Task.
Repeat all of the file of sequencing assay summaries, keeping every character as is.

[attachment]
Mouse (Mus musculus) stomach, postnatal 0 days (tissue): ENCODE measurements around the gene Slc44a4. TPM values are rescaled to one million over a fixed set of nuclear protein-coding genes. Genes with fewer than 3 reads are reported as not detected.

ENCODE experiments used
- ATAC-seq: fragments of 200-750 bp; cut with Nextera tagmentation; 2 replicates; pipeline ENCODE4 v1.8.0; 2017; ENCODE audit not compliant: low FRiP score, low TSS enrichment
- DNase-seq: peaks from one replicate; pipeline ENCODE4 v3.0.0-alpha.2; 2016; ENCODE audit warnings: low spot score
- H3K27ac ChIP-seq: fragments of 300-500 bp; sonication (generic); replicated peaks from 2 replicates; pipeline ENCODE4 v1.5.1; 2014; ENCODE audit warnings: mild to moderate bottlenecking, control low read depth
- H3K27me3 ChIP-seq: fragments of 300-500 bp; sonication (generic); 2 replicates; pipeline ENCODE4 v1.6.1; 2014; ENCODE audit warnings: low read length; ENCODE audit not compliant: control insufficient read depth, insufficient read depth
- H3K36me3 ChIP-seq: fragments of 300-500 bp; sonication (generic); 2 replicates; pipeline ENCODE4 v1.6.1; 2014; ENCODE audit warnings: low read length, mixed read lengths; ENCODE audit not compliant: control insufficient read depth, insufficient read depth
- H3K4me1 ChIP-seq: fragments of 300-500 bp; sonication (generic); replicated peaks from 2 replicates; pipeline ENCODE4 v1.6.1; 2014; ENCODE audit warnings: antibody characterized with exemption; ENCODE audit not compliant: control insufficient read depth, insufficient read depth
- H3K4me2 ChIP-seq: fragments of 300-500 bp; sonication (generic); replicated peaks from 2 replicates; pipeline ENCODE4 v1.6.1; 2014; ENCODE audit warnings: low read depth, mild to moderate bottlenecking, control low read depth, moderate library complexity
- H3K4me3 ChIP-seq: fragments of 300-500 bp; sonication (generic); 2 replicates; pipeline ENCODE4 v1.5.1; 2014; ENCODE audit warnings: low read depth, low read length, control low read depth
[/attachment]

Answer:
Mouse (Mus musculus) stomach, postnatal 0 days (tissue): ENCODE measurements around the gene Slc44a4. TPM values are rescaled to one million over a fixed set of nuclear protein-coding genes. Genes with fewer than 3 reads are reported as not detected.

ENCODE experiments used
- ATAC-seq: fragments of 200-750 bp; cut with Nextera tagmentation; 2 replicates; pipeline ENCODE4 v1.8.0; 2017; ENCODE audit not compliant: low FRiP score, low TSS enrichment
- DNase-seq: peaks from one replicate; pipeline ENCODE4 v3.0.0-alpha.2; 2016; ENCODE audit warnings: low spot score
- H3K27ac ChIP-seq: fragments of 300-500 bp; sonication (generic); replicated peaks from 2 replicates; pipeline ENCODE4 v1.5.1; 2014; ENCODE audit warnings: mild to moderate bottlenecking, control low read depth
- H3K27me3 ChIP-seq: fragments of 300-500 bp; sonication (generic); 2 replicates; pipeline ENCODE4 v1.6.1; 2014; ENCODE audit warnings: low read length; ENCODE audit not compliant: control insufficient read depth, insufficient read depth
- H3K36me3 ChIP-seq: fragments of 300-500 bp; sonication (generic); 2 replicates; pipeline ENCODE4 v1.6.1; 2014; ENCODE audit warnings: low read length, mixed read lengths; ENCODE audit not compliant: control insufficient read depth, insufficient read depth
- H3K4me1 ChIP-seq: fragments of 300-500 bp; sonication (generic); replicated peaks from 2 replicates; pipeline ENCODE4 v1.6.1; 2014; ENCODE audit warnings: antibody characterized with exemption; ENCODE audit not compliant: control insufficient read depth, insufficient read depth
- H3K4me2 ChIP-seq: fragments of 300-500 bp; sonication (generic); replicated peaks from 2 replicates; pipeline ENCODE4 v1.6.1; 2014; ENCODE audit warnings: low read depth, mild to moderate bottlenecking, control low read depth, moderate library complexity
- H3K4me3 ChIP-seq: fragments of 300-500 bp; sonication (generic); 2 replicates; pipeline ENCODE4 v1.5.1; 2014; ENCODE audit warnings: low read depth, low read length, control low read depth